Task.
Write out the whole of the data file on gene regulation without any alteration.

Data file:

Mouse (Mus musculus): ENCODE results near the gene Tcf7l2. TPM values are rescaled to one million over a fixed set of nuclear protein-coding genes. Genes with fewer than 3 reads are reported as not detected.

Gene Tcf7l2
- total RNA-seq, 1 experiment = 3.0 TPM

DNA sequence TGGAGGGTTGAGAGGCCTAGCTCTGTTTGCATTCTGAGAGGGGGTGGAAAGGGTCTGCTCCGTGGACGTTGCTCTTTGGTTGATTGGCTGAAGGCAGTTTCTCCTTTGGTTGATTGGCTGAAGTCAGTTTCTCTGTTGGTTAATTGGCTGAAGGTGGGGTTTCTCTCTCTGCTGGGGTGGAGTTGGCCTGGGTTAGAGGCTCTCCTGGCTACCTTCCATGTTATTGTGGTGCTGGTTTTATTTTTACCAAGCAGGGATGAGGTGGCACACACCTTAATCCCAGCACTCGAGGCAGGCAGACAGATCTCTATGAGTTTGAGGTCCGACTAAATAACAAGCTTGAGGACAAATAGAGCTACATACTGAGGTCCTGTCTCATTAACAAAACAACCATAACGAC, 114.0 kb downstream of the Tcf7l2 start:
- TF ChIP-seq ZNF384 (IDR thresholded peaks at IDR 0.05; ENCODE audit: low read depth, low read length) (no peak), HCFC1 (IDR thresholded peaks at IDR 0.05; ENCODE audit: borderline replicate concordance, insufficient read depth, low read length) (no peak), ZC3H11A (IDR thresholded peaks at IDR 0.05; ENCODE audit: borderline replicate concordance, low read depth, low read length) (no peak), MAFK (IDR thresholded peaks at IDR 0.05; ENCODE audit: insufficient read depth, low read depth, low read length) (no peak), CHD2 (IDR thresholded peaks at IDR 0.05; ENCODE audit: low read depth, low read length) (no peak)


Mouse (Mus musculus): ENCODE results near the gene Tcf7l2. TPM values are rescaled to one million over a fixed set of nuclear protein-coding genes. Genes with fewer than 3 reads are reported as not detected.

Gene Tcf7l2
- total RNA-seq, 1 experiment = 3.0 TPM

DNA sequence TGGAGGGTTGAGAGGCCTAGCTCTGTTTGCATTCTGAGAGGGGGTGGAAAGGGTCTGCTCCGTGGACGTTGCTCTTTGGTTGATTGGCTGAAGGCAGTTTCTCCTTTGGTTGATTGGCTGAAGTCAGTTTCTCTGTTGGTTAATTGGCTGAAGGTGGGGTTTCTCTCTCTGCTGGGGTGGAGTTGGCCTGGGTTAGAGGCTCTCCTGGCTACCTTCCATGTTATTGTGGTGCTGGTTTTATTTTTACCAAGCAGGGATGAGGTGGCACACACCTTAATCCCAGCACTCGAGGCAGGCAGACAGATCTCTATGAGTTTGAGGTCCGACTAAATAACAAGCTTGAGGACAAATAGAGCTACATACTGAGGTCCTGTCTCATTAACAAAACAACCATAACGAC, 114.0 kb downstream of the Tcf7l2 start:
- TF ChIP-seq ZNF384 (IDR thresholded peaks at IDR 0.05; ENCODE audit: low read depth, low read length) (no peak), HCFC1 (IDR thresholded peaks at IDR 0.05; ENCODE audit: borderline replicate concordance, insufficient read depth, low read length) (no peak), ZC3H11A (IDR thresholded peaks at IDR 0.05; ENCODE audit: borderline replicate concordance, low read depth, low read length) (no peak), MAFK (IDR thresholded peaks at IDR 0.05; ENCODE audit: insufficient read depth, low read depth, low read length) (no peak), CHD2 (IDR thresholded peaks at IDR 0.05; ENCODE audit: low read depth, low read length) (no peak)